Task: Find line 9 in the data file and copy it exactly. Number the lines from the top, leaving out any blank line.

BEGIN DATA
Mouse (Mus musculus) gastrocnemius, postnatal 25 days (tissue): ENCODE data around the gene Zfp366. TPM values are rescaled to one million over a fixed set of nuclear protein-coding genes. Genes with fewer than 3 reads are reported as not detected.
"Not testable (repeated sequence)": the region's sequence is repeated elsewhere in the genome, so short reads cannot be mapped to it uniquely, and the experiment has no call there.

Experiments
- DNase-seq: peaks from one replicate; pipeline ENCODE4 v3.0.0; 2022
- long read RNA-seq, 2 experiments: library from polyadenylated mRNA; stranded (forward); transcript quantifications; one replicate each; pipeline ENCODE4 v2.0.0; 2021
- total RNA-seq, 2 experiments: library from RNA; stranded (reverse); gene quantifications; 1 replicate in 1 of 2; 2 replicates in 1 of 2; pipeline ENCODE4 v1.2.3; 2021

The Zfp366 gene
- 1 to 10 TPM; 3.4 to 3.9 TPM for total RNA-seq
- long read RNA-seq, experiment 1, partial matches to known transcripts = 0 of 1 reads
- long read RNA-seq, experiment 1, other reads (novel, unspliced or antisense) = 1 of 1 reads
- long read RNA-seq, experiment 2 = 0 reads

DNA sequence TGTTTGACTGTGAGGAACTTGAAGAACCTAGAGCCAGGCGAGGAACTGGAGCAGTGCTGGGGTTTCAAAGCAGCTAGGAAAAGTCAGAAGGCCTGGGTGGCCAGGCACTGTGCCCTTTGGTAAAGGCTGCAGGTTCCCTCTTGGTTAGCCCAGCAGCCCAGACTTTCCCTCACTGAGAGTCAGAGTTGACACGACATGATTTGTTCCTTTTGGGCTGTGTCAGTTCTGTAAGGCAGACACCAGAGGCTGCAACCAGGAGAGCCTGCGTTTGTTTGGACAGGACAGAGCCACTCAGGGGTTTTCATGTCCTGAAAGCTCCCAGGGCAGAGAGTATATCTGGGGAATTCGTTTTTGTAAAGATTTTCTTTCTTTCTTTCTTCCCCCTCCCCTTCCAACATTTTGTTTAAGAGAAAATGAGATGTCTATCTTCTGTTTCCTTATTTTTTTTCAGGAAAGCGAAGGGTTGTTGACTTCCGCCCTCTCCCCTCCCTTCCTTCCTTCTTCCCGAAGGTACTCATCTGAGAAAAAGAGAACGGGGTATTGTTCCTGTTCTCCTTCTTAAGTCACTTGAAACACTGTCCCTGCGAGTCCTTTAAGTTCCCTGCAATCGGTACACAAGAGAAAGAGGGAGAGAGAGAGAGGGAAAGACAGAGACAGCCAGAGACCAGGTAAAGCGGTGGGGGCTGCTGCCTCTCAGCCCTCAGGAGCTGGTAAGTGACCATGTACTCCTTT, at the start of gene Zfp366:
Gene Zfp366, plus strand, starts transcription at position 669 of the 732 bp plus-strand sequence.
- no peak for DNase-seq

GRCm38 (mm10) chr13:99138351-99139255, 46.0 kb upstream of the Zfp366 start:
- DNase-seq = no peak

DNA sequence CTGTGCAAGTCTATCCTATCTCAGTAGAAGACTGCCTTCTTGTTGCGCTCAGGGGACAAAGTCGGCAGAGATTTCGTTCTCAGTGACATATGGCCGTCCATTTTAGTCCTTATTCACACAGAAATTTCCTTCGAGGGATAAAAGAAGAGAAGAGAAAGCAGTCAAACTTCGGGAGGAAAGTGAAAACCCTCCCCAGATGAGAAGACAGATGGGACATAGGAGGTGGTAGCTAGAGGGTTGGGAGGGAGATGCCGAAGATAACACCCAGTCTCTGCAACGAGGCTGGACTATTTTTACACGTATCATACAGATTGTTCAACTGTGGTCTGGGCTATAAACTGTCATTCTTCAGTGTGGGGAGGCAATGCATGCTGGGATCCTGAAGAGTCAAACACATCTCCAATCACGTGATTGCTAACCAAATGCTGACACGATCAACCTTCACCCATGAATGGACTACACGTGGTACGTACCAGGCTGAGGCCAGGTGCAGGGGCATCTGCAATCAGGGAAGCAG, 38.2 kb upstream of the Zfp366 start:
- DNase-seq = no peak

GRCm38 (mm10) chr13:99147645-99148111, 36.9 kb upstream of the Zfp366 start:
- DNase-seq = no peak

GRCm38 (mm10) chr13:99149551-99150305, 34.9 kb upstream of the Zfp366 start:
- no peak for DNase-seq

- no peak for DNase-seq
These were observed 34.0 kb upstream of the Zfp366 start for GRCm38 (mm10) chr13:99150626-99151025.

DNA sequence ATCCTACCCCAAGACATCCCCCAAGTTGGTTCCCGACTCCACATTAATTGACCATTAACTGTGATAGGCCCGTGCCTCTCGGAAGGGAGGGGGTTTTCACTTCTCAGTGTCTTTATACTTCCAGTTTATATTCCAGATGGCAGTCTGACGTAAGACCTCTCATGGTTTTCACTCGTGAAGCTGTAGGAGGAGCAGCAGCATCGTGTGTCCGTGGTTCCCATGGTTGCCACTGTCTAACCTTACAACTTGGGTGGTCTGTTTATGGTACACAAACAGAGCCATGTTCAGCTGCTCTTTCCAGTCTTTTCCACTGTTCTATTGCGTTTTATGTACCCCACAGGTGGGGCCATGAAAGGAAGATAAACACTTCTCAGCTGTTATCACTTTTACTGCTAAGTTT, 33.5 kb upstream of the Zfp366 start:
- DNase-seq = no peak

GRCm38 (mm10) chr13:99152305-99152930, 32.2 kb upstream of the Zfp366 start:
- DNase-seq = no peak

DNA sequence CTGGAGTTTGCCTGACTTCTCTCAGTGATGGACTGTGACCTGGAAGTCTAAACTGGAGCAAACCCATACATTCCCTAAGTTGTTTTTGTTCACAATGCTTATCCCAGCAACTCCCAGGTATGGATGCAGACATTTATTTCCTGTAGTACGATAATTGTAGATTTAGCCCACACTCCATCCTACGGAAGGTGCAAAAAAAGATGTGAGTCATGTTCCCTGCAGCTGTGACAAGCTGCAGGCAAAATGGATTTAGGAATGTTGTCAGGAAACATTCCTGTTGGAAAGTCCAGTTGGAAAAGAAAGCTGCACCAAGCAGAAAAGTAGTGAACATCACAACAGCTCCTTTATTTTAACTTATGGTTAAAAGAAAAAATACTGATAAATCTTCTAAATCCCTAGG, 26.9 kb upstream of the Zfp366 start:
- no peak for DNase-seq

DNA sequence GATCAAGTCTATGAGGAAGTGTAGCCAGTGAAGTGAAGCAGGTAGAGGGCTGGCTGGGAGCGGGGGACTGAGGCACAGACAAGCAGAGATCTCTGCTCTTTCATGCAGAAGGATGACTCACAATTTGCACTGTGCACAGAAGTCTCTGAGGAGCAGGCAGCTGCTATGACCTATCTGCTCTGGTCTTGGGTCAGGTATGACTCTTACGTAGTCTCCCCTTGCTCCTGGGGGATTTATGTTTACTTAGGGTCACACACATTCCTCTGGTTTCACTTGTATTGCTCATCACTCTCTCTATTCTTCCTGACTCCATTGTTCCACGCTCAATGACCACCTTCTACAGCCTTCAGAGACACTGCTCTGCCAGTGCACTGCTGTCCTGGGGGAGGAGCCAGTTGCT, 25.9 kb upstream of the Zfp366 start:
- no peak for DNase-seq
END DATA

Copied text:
- long read RNA-seq, experiment 1, partial matches to known transcripts = 0 of 1 reads